North Korea arrests fourth US citizen for 'hostile acts'
North Korea yesterday said it detained another American citizen over unspecified hostile acts against the country.
North Korea's official Korean Central News Agency said Kim Hak Song, an employee of the Pyongyang University of Science and Technology, was detained on Saturday.
On Friday, North Korea accused the US and South Korean spy agencies of an unsuccessful assassination attempt on leader Kim Jong-un involving biochemical weapons.
North Korea on Wednesday announced the detention of an accounting instructor at the same university, Kim Sang Dok, for "acts of hostility aimed to overturn" the country. The KCNA didn't say whether the two cases are connected.
"A relevant institution is now conducting detailed investigation into his crimes," the KCNA said about Kim Hak Song.
In Washington, the State Department said it was aware of the report of the new detention and that "the security of US citizens is one of the department's highest priorities".
Kim Hak Song is among at least four Americans being detained in North Korea. The others are Otto Warmbier, serving a 15-year prison term with hard labour for alleged anti-state acts, and Kim Dong Chul, serving 10 years with hard labour for alleged espionage.
Kim Sang Dok, the former accounting instructor at the Pyongyang university, was arrested at the Pyongyang International Airport on April 22, the KCNA said. It said he was "intercepted for committing criminal acts" to overthrow the North's government, but didn't elaborate.
The Pyongyang University of Science and Technology is the only privately funded university in North Korea and is unique for having a large number of foreign staff.
Washington, Seoul and others often accuse North Korea of using foreign detainees to wrest diplomatic concessions, which in recent years have involved high-profile American missions sent to secure the release of the Americans.
North Korea's announcement of the detainments comes amid tensions over fears that Pyongyang is preparing another round of nuclear or missile tests and comments. US President Donald Trump has further spiked animosity by saying he isn't ruling out military action against the North, although Mr Trump has also said he would be willing to talk with Kim Jong-un under the right circumstances.
Meanwhile, organisers barred journalists from a publicly advertised event in Shanghai yesterday that offered Chinese investors the chance to get US immigrant visas if they put money in a real estate project linked to the family of Mr Trump's son-in-law.
The two-tower luxury apartment complex in New Jersey, One Journal Square, is being developed by KABR Group and the Kushner Companies, which until recently was headed by senior White House adviser Jared Kushner, the husband of Mr Trump's daughter Ivanka.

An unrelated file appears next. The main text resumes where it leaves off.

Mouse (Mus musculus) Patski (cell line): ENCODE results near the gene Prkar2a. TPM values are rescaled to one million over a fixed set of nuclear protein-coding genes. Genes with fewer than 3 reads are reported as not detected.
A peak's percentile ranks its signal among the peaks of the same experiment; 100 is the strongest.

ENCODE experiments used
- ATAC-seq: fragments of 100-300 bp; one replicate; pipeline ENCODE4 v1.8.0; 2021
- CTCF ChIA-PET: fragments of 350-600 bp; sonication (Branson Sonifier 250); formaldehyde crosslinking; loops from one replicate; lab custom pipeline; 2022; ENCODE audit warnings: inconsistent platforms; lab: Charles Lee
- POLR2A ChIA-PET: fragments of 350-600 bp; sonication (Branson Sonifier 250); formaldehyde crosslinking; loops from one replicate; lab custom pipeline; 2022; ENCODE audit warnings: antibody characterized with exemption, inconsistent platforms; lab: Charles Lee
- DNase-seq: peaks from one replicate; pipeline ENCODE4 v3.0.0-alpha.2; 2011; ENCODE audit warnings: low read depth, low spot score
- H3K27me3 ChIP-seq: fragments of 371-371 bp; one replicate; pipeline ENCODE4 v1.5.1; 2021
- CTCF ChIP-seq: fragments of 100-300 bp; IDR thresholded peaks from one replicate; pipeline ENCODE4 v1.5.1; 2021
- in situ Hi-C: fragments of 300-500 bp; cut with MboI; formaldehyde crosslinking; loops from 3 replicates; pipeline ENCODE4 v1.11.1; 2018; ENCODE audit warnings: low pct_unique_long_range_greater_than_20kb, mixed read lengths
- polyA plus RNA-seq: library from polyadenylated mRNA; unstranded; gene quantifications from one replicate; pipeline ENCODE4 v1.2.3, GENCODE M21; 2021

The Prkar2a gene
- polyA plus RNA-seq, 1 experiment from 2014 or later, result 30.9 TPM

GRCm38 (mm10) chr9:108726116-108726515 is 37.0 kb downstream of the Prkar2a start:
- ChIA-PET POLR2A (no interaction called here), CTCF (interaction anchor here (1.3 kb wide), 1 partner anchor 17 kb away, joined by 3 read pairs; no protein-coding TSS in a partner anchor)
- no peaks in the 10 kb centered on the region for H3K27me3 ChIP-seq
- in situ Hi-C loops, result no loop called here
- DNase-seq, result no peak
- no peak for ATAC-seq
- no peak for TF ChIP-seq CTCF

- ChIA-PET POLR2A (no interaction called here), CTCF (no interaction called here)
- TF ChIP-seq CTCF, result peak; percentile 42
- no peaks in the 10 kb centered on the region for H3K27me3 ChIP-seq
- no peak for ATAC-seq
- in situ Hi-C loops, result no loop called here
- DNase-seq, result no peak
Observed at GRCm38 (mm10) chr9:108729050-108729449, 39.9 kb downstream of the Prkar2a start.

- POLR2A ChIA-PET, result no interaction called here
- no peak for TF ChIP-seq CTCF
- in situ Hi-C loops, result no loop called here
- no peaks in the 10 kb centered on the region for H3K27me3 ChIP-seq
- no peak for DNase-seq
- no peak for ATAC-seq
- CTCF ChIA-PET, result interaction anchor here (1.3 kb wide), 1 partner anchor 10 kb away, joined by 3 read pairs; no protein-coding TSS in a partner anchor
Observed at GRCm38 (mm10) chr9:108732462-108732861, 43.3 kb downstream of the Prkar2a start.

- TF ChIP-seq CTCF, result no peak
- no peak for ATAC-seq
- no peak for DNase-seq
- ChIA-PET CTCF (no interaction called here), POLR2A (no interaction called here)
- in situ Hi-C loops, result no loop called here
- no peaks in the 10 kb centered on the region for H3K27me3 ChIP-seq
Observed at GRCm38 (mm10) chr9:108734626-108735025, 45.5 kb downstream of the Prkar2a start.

The developers are seeking to raise $150m (€136m), or 15.4pc of funding for the project, from investors through the EB-5 visa programme, according to marketing materials posted by the event's organiser, immigration agency Qiaowai.
The controversial EB-5 programme allows wealthy foreigners to, in effect, buy US immigration visas for themselves and families by investing at least $500,000 (€454,000) in certain development projects.
Guests at the event said Mr Kushner's sister Nicole Kushner Meyer spoke for about 10 minutes, including about her family's humble roots.
According to the 'New York Times', Ms Meyer attended a similar event in Beijing on Saturday and told the audience of about 100 people the project "means a lot to me and my entire family".
Mr Kushner, whose White House portfolio includes relations with China, sold his stake in Kushner Companies to a family trust early this year.
"Mr Kushner has no involvement in the operation of Kushner Companies and divested his interests in the One Journal Square project by selling them to a family trust that he, his wife, and his children are not beneficiaries of, a mechanism suggested by the Office of Government Ethics," his lawyer Blake Roberts, of WilmerHale law firm, said in a statement emailed to Reuters by the White House. "As previously stated, he will recuse from particular matters concerning the EB-5 visa programme."
A Kushner Companies spokeswoman declined to comment in a 'New York Times' article about the Beijing event published on Saturday.
The 'Times' story said Ms Meyer did not respond when asked if she was concerned about possible conflicts of interest facing her brother. Journalists from the 'Times' and 'Washington Post' were removed from Saturday's Beijing event, the newspapers reported.